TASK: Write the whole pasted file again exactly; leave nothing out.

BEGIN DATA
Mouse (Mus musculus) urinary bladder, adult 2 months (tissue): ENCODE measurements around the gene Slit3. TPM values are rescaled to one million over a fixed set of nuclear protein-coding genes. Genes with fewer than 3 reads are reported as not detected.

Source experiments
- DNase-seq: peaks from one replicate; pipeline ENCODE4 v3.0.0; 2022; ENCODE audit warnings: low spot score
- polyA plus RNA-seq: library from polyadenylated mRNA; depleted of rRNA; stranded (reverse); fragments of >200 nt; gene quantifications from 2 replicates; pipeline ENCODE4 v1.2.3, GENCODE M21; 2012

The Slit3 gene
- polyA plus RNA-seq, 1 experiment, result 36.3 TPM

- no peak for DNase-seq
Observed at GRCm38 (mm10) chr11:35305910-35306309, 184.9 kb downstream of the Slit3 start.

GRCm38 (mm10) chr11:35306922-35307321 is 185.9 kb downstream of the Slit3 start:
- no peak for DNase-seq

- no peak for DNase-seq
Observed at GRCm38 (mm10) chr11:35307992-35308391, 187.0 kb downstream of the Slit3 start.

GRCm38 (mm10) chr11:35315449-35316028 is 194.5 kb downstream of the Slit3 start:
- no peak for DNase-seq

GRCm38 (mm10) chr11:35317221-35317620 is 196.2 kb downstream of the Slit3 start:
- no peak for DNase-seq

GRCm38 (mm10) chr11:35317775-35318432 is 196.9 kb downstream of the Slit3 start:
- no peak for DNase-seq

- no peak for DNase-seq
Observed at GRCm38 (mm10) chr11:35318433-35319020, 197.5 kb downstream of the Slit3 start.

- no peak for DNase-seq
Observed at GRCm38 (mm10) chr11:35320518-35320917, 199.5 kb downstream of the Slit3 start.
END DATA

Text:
Mouse (Mus musculus) urinary bladder, adult 2 months (tissue): ENCODE measurements around the gene Slit3. TPM values are rescaled to one million over a fixed set of nuclear protein-coding genes. Genes with fewer than 3 reads are reported as not detected.

Source experiments
- DNase-seq: peaks from one replicate; pipeline ENCODE4 v3.0.0; 2022; ENCODE audit warnings: low spot score
- polyA plus RNA-seq: library from polyadenylated mRNA; depleted of rRNA; stranded (reverse); fragments of >200 nt; gene quantifications from 2 replicates; pipeline ENCODE4 v1.2.3, GENCODE M21; 2012

The Slit3 gene
- polyA plus RNA-seq, 1 experiment, result 36.3 TPM

- no peak for DNase-seq
Observed at GRCm38 (mm10) chr11:35305910-35306309, 184.9 kb downstream of the Slit3 start.

GRCm38 (mm10) chr11:35306922-35307321 is 185.9 kb downstream of the Slit3 start:
- no peak for DNase-seq

- no peak for DNase-seq
Observed at GRCm38 (mm10) chr11:35307992-35308391, 187.0 kb downstream of the Slit3 start.

GRCm38 (mm10) chr11:35315449-35316028 is 194.5 kb downstream of the Slit3 start:
- no peak for DNase-seq

GRCm38 (mm10) chr11:35317221-35317620 is 196.2 kb downstream of the Slit3 start:
- no peak for DNase-seq

GRCm38 (mm10) chr11:35317775-35318432 is 196.9 kb downstream of the Slit3 start:
- no peak for DNase-seq

- no peak for DNase-seq
Observed at GRCm38 (mm10) chr11:35318433-35319020, 197.5 kb downstream of the Slit3 start.

- no peak for DNase-seq
Observed at GRCm38 (mm10) chr11:35320518-35320917, 199.5 kb downstream of the Slit3 start.